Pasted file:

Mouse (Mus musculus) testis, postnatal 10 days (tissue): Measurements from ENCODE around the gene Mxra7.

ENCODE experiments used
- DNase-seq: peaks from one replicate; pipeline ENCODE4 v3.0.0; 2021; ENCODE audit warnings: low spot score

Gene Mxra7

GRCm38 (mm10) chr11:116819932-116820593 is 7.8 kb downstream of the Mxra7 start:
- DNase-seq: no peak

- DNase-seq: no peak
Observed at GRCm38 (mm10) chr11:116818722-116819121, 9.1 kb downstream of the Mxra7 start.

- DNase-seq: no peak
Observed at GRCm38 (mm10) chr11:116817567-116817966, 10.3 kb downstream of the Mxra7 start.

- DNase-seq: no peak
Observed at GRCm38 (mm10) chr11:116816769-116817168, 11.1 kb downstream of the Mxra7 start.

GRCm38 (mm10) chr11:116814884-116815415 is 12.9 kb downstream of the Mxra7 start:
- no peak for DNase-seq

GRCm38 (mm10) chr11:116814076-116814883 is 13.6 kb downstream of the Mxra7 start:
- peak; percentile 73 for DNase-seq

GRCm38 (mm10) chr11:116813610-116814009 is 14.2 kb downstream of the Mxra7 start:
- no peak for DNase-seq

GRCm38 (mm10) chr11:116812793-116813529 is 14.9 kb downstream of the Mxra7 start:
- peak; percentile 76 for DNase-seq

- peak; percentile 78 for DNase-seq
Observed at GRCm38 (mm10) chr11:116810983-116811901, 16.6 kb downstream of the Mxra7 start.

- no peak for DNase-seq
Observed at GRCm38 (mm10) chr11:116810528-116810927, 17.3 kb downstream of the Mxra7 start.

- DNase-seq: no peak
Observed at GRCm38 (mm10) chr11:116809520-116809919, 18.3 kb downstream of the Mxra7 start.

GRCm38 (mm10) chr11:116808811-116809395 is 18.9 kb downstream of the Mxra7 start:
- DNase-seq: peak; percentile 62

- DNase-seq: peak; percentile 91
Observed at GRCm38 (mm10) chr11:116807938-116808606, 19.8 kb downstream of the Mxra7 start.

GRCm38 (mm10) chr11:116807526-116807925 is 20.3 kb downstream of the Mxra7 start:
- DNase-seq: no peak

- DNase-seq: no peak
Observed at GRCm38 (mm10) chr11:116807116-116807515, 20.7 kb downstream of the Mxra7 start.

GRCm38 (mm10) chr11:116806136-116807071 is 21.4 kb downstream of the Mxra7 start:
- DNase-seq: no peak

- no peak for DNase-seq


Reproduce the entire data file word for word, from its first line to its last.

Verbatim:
Mouse (Mus musculus) testis, postnatal 10 days (tissue): Measurements from ENCODE around the gene Mxra7.

ENCODE experiments used
- DNase-seq: peaks from one replicate; pipeline ENCODE4 v3.0.0; 2021; ENCODE audit warnings: low spot score

Gene Mxra7

GRCm38 (mm10) chr11:116819932-116820593 is 7.8 kb downstream of the Mxra7 start:
- DNase-seq: no peak

- DNase-seq: no peak
Observed at GRCm38 (mm10) chr11:116818722-116819121, 9.1 kb downstream of the Mxra7 start.

- DNase-seq: no peak
Observed at GRCm38 (mm10) chr11:116817567-116817966, 10.3 kb downstream of the Mxra7 start.

- DNase-seq: no peak
Observed at GRCm38 (mm10) chr11:116816769-116817168, 11.1 kb downstream of the Mxra7 start.

GRCm38 (mm10) chr11:116814884-116815415 is 12.9 kb downstream of the Mxra7 start:
- no peak for DNase-seq

GRCm38 (mm10) chr11:116814076-116814883 is 13.6 kb downstream of the Mxra7 start:
- peak; percentile 73 for DNase-seq

GRCm38 (mm10) chr11:116813610-116814009 is 14.2 kb downstream of the Mxra7 start:
- no peak for DNase-seq

GRCm38 (mm10) chr11:116812793-116813529 is 14.9 kb downstream of the Mxra7 start:
- peak; percentile 76 for DNase-seq

- peak; percentile 78 for DNase-seq
Observed at GRCm38 (mm10) chr11:116810983-116811901, 16.6 kb downstream of the Mxra7 start.

- no peak for DNase-seq
Observed at GRCm38 (mm10) chr11:116810528-116810927, 17.3 kb downstream of the Mxra7 start.

- DNase-seq: no peak
Observed at GRCm38 (mm10) chr11:116809520-116809919, 18.3 kb downstream of the Mxra7 start.

GRCm38 (mm10) chr11:116808811-116809395 is 18.9 kb downstream of the Mxra7 start:
- DNase-seq: peak; percentile 62

- DNase-seq: peak; percentile 91
Observed at GRCm38 (mm10) chr11:116807938-116808606, 19.8 kb downstream of the Mxra7 start.

GRCm38 (mm10) chr11:116807526-116807925 is 20.3 kb downstream of the Mxra7 start:
- DNase-seq: no peak

- DNase-seq: no peak
Observed at GRCm38 (mm10) chr11:116807116-116807515, 20.7 kb downstream of the Mxra7 start.

GRCm38 (mm10) chr11:116806136-116807071 is 21.4 kb downstream of the Mxra7 start:
- DNase-seq: no peak

- no peak for DNase-seq